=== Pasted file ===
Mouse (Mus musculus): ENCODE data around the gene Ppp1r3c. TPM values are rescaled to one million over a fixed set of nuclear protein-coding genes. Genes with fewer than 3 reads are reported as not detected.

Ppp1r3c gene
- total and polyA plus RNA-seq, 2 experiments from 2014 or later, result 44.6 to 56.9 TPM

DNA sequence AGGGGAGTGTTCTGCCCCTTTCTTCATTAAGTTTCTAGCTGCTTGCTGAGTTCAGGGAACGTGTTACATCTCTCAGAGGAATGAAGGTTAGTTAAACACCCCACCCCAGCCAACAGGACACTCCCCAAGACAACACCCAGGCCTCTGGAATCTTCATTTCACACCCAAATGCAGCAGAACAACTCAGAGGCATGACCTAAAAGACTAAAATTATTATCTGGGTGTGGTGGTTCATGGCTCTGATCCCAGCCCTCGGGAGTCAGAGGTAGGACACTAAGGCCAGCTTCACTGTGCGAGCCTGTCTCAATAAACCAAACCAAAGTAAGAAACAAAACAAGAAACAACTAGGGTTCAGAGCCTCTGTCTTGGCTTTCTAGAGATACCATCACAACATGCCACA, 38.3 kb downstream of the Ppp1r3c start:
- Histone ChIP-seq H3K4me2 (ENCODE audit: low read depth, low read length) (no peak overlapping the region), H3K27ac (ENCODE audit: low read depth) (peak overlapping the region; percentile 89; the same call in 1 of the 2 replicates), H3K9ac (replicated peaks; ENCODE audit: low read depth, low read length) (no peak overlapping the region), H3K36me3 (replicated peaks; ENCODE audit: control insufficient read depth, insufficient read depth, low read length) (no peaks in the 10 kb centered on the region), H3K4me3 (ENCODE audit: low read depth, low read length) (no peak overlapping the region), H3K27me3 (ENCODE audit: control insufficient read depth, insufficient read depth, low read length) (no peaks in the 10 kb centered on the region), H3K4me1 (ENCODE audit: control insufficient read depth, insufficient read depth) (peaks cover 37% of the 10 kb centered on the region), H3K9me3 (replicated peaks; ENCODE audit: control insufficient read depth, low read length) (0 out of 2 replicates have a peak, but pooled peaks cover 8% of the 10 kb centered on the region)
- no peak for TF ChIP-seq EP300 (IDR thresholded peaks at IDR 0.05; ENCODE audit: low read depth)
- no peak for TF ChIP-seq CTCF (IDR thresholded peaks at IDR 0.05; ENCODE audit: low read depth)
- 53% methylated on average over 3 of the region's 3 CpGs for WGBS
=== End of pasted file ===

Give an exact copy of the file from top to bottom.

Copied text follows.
Mouse (Mus musculus): ENCODE data around the gene Ppp1r3c. TPM values are rescaled to one million over a fixed set of nuclear protein-coding genes. Genes with fewer than 3 reads are reported as not detected.

Ppp1r3c gene
- total and polyA plus RNA-seq, 2 experiments from 2014 or later, result 44.6 to 56.9 TPM

DNA sequence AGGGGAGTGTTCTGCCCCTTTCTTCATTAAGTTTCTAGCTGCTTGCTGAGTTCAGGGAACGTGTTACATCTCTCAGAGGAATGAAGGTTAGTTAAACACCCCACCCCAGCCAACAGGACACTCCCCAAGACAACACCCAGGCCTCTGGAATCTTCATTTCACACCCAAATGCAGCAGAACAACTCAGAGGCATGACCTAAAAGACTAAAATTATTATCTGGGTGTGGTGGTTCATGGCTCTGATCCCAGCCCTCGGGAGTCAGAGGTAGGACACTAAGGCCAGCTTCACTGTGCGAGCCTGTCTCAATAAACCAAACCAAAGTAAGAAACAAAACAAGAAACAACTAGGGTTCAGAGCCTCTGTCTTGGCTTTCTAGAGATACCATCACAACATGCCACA, 38.3 kb downstream of the Ppp1r3c start:
- Histone ChIP-seq H3K4me2 (ENCODE audit: low read depth, low read length) (no peak overlapping the region), H3K27ac (ENCODE audit: low read depth) (peak overlapping the region; percentile 89; the same call in 1 of the 2 replicates), H3K9ac (replicated peaks; ENCODE audit: low read depth, low read length) (no peak overlapping the region), H3K36me3 (replicated peaks; ENCODE audit: control insufficient read depth, insufficient read depth, low read length) (no peaks in the 10 kb centered on the region), H3K4me3 (ENCODE audit: low read depth, low read length) (no peak overlapping the region), H3K27me3 (ENCODE audit: control insufficient read depth, insufficient read depth, low read length) (no peaks in the 10 kb centered on the region), H3K4me1 (ENCODE audit: control insufficient read depth, insufficient read depth) (peaks cover 37% of the 10 kb centered on the region), H3K9me3 (replicated peaks; ENCODE audit: control insufficient read depth, low read length) (0 out of 2 replicates have a peak, but pooled peaks cover 8% of the 10 kb centered on the region)
- no peak for TF ChIP-seq EP300 (IDR thresholded peaks at IDR 0.05; ENCODE audit: low read depth)
- no peak for TF ChIP-seq CTCF (IDR thresholded peaks at IDR 0.05; ENCODE audit: low read depth)
- 53% methylated on average over 3 of the region's 3 CpGs for WGBS